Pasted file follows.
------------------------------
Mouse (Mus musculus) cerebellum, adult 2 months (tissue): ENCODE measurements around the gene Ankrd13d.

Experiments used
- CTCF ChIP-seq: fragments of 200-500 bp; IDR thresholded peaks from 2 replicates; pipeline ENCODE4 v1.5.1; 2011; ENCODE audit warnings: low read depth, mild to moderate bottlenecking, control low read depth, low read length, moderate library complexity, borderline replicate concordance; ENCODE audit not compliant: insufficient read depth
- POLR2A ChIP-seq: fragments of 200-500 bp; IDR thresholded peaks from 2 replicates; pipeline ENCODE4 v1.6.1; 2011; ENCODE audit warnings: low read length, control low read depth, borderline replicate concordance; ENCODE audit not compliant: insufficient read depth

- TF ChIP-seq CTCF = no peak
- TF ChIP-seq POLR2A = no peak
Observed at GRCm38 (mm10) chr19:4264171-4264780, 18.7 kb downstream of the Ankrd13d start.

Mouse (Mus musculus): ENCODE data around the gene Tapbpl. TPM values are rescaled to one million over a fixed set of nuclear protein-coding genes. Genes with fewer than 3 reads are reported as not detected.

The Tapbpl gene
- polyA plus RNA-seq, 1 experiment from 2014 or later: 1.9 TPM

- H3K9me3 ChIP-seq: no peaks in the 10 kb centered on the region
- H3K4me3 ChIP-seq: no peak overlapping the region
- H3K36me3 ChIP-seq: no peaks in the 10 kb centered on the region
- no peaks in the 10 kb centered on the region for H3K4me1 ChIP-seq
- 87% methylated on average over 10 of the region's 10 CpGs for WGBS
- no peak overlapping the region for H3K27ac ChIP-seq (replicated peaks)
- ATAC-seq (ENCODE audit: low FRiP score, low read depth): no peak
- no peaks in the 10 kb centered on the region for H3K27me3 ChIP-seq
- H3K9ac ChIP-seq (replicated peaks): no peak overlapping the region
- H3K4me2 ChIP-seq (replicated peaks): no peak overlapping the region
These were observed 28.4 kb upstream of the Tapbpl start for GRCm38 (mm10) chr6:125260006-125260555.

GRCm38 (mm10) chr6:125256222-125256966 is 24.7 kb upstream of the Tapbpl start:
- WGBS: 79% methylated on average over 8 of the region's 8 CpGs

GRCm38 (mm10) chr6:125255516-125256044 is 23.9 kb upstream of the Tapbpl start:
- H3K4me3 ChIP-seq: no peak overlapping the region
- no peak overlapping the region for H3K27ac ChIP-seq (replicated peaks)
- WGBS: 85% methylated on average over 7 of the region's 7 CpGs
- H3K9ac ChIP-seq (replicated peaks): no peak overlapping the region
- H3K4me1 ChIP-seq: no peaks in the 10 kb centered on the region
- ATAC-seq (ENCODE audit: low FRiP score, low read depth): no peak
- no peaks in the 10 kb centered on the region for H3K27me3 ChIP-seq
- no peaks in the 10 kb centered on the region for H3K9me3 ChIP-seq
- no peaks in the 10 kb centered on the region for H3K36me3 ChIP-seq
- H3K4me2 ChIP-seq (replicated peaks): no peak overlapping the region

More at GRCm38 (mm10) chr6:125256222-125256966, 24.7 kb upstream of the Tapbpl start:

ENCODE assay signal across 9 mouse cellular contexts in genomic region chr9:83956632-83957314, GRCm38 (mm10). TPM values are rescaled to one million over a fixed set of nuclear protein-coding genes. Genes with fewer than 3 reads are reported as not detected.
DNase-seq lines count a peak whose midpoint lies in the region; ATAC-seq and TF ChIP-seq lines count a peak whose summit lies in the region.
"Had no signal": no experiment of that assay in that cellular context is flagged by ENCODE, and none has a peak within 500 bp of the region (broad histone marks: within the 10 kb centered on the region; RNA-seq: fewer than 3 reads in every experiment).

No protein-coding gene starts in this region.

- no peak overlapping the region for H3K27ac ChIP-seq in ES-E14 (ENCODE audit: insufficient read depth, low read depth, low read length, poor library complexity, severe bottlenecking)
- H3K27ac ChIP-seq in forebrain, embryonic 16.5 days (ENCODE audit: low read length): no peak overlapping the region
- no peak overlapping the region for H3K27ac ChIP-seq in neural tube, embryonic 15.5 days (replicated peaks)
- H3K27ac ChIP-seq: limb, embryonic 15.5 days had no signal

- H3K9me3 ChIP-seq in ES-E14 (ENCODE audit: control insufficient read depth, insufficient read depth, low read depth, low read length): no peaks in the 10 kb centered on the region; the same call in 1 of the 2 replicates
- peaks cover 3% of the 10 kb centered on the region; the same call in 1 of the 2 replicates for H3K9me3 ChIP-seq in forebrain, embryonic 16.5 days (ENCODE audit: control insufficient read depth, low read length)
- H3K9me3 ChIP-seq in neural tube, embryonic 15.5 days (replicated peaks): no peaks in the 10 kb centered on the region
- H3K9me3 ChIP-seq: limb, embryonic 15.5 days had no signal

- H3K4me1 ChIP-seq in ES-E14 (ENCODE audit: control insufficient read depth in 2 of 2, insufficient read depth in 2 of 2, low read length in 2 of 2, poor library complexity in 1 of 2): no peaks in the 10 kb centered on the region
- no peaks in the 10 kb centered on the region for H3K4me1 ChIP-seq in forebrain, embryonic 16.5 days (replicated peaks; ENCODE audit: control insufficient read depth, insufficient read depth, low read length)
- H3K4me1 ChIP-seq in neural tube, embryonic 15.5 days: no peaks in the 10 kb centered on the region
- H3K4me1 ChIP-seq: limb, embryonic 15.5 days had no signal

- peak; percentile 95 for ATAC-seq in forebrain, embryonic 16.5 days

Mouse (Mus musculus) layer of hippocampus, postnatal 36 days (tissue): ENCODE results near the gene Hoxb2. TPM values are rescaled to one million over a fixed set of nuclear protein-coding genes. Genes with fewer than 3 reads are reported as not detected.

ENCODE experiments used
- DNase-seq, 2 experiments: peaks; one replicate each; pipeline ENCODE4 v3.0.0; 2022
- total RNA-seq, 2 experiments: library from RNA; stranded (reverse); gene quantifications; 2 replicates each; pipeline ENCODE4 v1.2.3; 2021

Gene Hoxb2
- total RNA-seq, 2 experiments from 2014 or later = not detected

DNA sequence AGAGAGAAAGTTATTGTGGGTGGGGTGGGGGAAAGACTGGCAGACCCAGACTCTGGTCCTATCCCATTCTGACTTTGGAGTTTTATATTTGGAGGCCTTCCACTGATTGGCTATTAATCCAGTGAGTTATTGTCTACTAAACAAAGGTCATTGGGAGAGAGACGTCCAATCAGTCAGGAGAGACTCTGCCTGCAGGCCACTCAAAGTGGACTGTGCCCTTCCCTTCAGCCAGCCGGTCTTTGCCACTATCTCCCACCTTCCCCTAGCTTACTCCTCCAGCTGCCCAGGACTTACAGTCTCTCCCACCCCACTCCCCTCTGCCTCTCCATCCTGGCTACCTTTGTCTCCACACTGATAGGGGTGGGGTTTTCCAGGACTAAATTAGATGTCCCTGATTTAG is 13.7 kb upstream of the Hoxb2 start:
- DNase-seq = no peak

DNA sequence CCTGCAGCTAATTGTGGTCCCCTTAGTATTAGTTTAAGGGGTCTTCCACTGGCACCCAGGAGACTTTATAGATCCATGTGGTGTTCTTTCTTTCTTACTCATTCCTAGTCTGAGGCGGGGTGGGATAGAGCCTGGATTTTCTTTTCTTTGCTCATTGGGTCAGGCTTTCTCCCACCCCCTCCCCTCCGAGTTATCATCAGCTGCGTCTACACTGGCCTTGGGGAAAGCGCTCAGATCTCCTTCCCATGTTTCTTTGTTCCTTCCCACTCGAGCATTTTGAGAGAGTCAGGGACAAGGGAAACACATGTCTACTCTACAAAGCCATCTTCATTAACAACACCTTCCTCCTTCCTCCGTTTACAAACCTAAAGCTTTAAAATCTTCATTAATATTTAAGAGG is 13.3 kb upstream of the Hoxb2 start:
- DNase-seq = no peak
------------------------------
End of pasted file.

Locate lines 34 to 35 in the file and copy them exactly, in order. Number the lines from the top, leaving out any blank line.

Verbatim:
- H3K4me2 ChIP-seq (replicated peaks): no peak overlapping the region

More at GRCm38 (mm10) chr6:125256222-125256966, 24.7 kb upstream of the Tapbpl start: